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Alchemilla alpina

Alchemilla alpina, commonly known as Alpine lady's mantle, is an arctic-montane herbaceous perennial plant native to Europe and Southern Greenland.

Alpine lady's mantle has been used for centuries as an herbal remedy,[1] and is used in horticulture as a ground cover and in rock gardens. Lady's Mantle can be used to heal cuts and external injuries.

Description[edit]

Alpine lady's mantle is a perennial plant with a woody rhizome growing to a height of between 5 and 20 cm (2 and 8 in). The weak stems are silkily hairy and grow from a basal rosette and the leaves are palmate with about seven lanceolate leaflets with toothed tips, smooth above and densely hairy underneath. There are alternate pairs of leaves on the stems and the inflorescence forms a dense cyme. The flowers are lime green with four sepals, no petals, four stamens and a solitary carpel. They are hermaphrodite and the seeds develop apomictically without being fertilised.[2] The flowers begin to bloom in June and fade in September and their seeds can be collected from August to October.[3]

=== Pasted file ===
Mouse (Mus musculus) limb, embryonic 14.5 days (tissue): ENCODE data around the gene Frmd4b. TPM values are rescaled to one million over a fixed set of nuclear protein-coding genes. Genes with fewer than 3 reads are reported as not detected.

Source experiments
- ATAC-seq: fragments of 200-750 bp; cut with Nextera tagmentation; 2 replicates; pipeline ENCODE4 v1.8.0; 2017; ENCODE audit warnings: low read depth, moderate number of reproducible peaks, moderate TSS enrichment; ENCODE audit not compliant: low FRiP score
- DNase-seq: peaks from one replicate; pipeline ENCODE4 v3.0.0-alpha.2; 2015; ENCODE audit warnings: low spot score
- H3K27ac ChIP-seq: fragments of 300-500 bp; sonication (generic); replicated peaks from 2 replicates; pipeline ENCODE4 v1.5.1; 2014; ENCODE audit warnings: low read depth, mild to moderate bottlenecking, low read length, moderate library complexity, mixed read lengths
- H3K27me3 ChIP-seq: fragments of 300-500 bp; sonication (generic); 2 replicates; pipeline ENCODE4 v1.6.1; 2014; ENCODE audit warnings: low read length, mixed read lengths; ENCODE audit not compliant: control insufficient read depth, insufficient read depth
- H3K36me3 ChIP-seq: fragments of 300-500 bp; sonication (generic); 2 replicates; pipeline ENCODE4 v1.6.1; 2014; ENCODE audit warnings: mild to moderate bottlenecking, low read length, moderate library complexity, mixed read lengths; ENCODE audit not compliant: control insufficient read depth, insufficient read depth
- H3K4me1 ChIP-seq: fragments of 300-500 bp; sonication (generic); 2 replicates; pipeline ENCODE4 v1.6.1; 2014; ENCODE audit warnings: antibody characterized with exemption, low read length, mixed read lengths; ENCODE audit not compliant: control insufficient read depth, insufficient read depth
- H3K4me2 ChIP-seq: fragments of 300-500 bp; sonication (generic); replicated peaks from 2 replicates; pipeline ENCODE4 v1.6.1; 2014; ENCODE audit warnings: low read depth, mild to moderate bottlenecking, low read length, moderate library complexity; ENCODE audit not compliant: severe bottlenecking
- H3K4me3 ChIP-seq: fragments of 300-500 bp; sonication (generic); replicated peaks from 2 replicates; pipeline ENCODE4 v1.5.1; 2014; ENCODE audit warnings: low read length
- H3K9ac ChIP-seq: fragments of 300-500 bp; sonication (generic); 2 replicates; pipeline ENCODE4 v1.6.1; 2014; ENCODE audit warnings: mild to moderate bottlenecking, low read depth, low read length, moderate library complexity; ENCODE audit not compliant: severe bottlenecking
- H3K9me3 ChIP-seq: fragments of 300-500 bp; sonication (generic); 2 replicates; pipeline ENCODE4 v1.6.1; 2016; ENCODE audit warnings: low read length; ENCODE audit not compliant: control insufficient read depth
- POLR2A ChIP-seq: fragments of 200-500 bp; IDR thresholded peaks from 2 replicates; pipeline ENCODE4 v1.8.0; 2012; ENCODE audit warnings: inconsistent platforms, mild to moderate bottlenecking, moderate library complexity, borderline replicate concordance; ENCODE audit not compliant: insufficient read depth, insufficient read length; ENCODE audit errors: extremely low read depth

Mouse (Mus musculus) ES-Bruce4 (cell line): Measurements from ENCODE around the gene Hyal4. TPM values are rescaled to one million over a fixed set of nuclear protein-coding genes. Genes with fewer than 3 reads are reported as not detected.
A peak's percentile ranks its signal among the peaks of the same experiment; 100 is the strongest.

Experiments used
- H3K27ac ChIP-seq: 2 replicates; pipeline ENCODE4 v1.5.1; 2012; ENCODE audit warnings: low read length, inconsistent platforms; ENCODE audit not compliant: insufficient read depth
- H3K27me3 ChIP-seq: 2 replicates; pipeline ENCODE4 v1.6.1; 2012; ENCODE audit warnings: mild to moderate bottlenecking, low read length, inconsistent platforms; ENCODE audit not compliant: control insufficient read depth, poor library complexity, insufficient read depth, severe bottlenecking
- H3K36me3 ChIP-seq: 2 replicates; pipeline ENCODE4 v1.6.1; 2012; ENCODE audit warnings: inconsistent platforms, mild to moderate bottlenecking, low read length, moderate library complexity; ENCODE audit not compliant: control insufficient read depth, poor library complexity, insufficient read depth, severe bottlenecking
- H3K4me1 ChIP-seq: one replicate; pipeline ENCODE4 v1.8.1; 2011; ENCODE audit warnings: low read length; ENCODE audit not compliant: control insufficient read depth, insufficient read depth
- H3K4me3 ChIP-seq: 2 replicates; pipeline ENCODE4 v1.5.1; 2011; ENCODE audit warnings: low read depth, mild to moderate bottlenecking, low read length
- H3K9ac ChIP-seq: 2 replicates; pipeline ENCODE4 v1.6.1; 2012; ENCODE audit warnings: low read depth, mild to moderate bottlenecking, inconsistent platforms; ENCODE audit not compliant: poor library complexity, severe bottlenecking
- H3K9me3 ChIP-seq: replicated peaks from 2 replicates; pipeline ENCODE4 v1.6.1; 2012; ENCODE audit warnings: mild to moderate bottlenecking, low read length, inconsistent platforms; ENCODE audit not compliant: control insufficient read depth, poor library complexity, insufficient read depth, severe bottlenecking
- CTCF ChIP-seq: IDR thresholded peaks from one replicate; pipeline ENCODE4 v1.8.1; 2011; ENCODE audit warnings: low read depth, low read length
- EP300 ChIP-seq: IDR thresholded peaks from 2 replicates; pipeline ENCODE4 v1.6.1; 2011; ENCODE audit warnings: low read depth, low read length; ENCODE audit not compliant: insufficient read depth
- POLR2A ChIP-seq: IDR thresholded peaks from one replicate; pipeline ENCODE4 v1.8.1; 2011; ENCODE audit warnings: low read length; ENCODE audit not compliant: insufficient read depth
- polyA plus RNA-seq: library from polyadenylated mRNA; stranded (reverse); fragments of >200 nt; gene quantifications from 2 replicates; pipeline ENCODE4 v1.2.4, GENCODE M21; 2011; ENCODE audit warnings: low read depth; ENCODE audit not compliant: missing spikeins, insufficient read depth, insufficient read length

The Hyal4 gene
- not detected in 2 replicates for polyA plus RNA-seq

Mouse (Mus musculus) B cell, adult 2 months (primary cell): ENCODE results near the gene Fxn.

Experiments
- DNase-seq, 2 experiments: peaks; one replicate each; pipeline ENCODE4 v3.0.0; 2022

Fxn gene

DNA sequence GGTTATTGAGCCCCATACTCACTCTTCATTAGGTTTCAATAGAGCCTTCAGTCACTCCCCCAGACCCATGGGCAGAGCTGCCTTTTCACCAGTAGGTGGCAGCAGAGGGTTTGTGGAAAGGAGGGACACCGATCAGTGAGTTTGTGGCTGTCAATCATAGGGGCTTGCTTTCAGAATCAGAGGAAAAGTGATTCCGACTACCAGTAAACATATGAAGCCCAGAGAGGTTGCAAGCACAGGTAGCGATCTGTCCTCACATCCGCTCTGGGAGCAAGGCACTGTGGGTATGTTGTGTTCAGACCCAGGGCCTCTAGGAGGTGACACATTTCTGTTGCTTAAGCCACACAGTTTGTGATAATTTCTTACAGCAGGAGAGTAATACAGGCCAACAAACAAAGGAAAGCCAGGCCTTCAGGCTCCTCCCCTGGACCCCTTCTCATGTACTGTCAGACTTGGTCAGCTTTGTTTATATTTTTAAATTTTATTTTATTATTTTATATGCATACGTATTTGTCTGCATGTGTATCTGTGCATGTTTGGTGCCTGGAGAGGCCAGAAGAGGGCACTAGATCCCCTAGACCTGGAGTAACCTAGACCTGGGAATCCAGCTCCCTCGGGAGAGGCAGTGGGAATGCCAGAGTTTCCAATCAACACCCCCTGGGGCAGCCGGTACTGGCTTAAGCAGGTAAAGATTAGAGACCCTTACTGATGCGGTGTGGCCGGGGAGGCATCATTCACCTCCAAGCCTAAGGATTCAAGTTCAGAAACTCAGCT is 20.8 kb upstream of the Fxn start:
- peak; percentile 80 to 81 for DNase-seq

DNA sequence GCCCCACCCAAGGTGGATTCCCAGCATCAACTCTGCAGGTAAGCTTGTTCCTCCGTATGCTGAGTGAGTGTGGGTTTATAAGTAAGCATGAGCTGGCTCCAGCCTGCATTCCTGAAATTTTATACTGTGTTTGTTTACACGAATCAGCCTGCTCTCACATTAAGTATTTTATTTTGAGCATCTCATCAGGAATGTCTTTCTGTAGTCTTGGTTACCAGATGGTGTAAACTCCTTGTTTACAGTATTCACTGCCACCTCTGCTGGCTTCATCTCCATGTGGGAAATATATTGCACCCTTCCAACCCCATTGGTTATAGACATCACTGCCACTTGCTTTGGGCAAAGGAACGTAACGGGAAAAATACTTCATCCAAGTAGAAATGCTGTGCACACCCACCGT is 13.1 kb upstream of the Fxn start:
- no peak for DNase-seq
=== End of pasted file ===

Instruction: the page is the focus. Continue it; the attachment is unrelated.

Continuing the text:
Because the seeds develop without cross fertilisation, any mutations that may occur gradually cause cumulative changes to populations and there are a great many very similar species of lady's mantle, sometimes called micro-species. Alpine lady's mantle is easily distinguished from other lady's mantles by the fact that its leaves have clearly separate leaflets while other species have neatly pleated leaves.[2]

Distribution and habitat[edit]

Alpine lady's mantle grows in northern Europe and in mountainous regions further south such as the Alps and the Pyrenees. It also grows in southern Greenland. Its natural habitat is moorland, alpine meadows, cliffs, stream banks and areas covered in drifts of snow during the winter.[2]

Notes[edit]

  1. ^ Gardner, Jo Ann; Holly S. Dougherty (2005). Herbs in Bloom: A Guide to Growing Herbs as Ornamental Plants. Timber Press. p. 79. ISBN 978-0-88192-698-9. 
  2. ^ a b c "Alpine Lady's Mantle". NatureGate. Retrieved December 24, 2013. 
  3. ^ "Alchemilla alpina - L.". PFAF. Retrieved June 11, 2013. 

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